By Ken Perez, Vice President of Health Policy and Government Affairs, Omnicell, Inc.
Discussions about the cost of health care in the United States often take the form of debates, pitting one sector against another. Classic examples are health insurers (payers) versus hospitals and health systems (providers), and pharmaceutical manufacturers versus providers. Often what is at stake in these clashes is the relative size of the health economic pie received by different sectors.
Looking at health care through a societal lens helps to avoid participating in these debates and instead focus on macroeconomic issues. For years, how much the United States spends on health care in total — across all payers and across all health care — has topped the list of macroeconomic issues.
National Health Expenditure (NHE) is the universally accepted measure of this. On March 28, the Centers for Medicare and Medicaid Services (CMS) released the 2021-2030 National Health Expenditure Report, which was prepared by the CMS Office of the Actuary.
How much did the United States spend on health care in total last year? In 2021, national health spending totaled $4.3 trillion, or 18.8% of the country’s gross domestic product (GDP) and down from a record high of 19.7% of GDP in 2020, which reflected significant expenses incurred to respond to COVID-19. Due to the pandemic, the NHE increased sharply (9.7%) from 2019 to 2020, and its growth slowed to 4.2% in 2021. Health expenditure per capita was $13,037 in 2021. For Putting that into perspective, last year the United States spent nearly $1,100. per month on health care for the average per person.
Comparisons with other countries
Given that health care consumes almost a fifth of the country’s GDP, one has to wonder if this is good or bad. One basis for answering this question is to compare US healthcare spending with that of equally advanced industrialized nations. Two measures are commonly used to make this comparison: 1) health expenditure as a percentage of GDP; and 2) health expenditure by capital.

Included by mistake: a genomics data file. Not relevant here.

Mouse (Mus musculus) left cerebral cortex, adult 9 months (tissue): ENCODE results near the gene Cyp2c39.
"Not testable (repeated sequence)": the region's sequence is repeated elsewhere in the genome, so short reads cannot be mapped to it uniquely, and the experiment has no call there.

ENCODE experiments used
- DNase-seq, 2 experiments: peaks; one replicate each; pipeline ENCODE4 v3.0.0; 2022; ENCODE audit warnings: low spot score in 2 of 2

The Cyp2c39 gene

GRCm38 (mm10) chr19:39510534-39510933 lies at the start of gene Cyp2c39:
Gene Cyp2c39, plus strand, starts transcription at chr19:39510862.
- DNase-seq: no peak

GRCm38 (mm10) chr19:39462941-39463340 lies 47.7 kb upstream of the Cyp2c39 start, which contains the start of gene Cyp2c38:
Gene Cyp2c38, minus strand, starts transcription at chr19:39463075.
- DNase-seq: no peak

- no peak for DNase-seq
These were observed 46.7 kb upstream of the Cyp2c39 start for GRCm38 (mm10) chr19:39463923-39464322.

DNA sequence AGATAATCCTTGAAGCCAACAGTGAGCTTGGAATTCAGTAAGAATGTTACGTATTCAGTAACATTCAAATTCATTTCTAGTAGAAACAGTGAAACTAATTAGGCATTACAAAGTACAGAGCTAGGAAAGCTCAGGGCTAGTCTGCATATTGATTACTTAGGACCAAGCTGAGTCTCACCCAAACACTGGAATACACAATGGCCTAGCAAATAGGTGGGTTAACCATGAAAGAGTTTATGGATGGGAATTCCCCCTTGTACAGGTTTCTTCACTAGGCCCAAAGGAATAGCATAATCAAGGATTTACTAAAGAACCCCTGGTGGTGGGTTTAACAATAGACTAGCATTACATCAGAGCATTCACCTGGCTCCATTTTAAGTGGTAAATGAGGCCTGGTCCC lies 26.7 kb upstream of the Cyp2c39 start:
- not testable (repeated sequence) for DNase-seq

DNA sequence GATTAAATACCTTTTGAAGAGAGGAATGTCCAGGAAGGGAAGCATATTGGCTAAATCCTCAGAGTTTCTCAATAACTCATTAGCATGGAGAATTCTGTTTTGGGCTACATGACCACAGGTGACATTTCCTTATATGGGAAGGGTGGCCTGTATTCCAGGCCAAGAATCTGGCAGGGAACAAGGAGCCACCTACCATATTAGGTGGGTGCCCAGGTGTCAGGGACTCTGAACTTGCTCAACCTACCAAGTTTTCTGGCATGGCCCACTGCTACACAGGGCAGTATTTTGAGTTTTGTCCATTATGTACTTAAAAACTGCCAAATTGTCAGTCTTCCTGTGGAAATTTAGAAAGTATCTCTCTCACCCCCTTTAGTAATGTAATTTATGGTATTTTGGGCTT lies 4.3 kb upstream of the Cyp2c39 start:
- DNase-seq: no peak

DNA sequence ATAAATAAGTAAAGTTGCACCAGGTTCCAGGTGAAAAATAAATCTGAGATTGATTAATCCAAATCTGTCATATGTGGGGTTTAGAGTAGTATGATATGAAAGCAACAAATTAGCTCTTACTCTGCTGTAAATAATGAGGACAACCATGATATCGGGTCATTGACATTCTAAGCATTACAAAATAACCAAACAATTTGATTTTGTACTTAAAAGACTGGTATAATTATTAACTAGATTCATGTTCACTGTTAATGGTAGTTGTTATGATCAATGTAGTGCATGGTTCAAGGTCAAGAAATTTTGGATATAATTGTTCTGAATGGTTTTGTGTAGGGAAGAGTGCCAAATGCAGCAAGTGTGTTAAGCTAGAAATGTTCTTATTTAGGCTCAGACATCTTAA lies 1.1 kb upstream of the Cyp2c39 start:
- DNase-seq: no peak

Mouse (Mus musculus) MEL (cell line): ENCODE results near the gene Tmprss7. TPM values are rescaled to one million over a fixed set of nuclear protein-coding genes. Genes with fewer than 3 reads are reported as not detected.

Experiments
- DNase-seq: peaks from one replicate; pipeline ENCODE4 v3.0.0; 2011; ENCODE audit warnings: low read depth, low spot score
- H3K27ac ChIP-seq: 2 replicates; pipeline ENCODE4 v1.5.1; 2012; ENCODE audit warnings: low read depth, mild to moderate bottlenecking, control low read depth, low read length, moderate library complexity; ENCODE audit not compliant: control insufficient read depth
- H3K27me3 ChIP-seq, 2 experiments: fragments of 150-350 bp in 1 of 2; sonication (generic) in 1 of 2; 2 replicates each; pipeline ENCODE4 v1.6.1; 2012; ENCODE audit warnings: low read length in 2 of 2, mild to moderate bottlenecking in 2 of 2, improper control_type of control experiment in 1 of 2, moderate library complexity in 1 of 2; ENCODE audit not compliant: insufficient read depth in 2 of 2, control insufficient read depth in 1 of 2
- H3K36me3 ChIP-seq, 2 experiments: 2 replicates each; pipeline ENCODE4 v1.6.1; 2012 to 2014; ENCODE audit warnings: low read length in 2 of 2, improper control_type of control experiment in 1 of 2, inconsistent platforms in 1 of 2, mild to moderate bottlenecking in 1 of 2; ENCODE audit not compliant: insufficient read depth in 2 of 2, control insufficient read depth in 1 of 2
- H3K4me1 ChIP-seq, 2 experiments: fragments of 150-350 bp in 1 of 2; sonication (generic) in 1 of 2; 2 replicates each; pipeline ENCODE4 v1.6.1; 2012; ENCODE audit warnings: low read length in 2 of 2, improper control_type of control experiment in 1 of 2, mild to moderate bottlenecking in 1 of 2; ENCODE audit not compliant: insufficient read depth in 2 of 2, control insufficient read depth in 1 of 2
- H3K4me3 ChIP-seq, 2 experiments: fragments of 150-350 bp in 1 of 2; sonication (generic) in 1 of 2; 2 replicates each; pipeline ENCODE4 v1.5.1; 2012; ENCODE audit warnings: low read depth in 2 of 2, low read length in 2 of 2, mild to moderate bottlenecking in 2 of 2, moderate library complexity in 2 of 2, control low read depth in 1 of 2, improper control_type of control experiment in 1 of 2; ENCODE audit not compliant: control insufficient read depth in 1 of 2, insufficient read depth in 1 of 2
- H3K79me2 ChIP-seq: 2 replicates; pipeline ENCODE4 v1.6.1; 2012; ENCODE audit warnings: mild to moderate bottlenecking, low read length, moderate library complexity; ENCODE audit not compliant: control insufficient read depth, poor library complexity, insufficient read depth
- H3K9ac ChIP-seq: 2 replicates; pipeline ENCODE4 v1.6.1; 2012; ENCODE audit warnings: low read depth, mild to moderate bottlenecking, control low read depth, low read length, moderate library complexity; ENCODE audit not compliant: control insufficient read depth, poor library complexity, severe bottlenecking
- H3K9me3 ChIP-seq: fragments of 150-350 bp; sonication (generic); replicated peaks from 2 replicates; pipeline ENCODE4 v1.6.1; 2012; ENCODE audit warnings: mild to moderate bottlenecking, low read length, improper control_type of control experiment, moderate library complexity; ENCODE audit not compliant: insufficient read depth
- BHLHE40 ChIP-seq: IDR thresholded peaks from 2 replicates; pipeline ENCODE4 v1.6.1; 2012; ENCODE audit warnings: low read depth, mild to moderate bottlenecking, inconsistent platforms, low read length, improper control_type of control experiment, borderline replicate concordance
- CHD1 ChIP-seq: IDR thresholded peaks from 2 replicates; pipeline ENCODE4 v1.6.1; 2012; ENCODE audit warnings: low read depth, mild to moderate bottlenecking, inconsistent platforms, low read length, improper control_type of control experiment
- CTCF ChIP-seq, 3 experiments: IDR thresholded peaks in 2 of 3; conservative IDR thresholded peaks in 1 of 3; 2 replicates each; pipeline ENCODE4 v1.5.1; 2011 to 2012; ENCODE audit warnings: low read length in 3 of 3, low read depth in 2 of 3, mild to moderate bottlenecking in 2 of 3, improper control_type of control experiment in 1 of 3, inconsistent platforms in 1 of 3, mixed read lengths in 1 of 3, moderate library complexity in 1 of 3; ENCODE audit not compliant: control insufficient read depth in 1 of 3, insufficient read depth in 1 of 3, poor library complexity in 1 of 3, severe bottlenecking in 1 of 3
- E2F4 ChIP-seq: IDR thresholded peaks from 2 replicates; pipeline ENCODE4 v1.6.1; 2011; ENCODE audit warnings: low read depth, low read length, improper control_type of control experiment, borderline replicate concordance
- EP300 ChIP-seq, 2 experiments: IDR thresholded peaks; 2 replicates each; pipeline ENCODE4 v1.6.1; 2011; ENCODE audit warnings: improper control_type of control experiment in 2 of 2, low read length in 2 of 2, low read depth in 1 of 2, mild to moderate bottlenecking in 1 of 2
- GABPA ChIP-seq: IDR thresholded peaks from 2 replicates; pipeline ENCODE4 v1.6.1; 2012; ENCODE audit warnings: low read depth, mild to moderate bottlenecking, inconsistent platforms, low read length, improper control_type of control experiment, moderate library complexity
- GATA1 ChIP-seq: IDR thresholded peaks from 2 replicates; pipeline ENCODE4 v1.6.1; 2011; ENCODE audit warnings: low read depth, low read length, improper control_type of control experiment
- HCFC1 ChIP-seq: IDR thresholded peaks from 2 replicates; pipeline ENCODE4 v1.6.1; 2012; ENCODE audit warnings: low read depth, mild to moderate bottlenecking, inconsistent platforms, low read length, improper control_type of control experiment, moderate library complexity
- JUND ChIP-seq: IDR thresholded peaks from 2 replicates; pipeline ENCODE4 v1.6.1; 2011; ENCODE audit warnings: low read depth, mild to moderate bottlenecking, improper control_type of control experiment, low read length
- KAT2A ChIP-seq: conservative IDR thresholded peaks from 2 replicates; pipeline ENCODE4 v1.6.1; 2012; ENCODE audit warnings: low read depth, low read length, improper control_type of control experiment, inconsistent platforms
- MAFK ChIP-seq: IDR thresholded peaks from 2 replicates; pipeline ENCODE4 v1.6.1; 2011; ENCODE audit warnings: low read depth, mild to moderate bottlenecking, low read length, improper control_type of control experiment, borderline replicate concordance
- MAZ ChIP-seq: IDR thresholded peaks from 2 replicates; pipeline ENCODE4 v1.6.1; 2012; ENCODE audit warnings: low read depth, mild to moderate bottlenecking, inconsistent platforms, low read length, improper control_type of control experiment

Health expenditure as a percentage of GDP
Excluding 2020, the US NHE as a percentage of GDP for 2016-2019 and 2021 averaged 17.9%. According to Statista, the 10 industrialized countries most similar to the United States, including Germany, France and the United Kingdom, spent 10 to 12 percent of their GDP on health care during this period.
Health expenditure per capita
The Kaiser Family Foundation estimates that per capita health care spending in the United States was about $12,000 in 2020, about double the average for a group of 11 comparable industrialized countries (also including Germany, France and the United Kingdom). This ratio has been constant for several years.
Implications for health care in the United States
The perennial question is “Why does the United States spend so much more on health care than other countries?” While there are many reasons, including higher prescription drug costs and administrative expenses and greater use of medical imaging, the main underlying factor is rising labor costs. work. A landmark 2003 study by Gerard Anderson, Uwe Reinhardt et al. concluded: “It’s the prices, stupid.” Their study found that the United States spends significantly more on health care than other OECD countries due to the price of services charged by providers, and this primarily reflects the significantly higher salaries paid to doctors, nurses and other health care workers in the United States compared to other industrialized countries. And by causing the departure of hundreds of thousands of healthcare workers, the COVID-19 pandemic has exacerbated the labor shortage in the healthcare sector, which has driven up wage rates. According to the American Hospital Association, labor expenditure per patient increased by 19.1% from 2019 to 2021.
In addition, demographic trends point to a worsening health care workforce shortage over the next few years. The 2021-2030 National Health Expenditure Report predicted America’s continued aging, with the population age 65 and older growing at an average of 2.5% per year through 2030 and the population under age 65 increasing by only 0.2% per year on average over the same period.
These projections point to the continuation of a worrying trend: an aging workforce that is insufficiently replaced by younger generations, particularly in the health sector, which has seen the median age of nurses, nurse practitioners and pharmacists, to name a few, far exceed the median age of the general population.
With wage increases in response to labor shortages, control of labor costs can only be achieved by reducing the amount of labor required to provide health care . This could be accomplished through the application of intelligent infrastructure – including automation, robotics and data intelligence – to eliminate the labor component of certain tasks or improve labor efficiency. -work, which could ultimately reduce the NHE.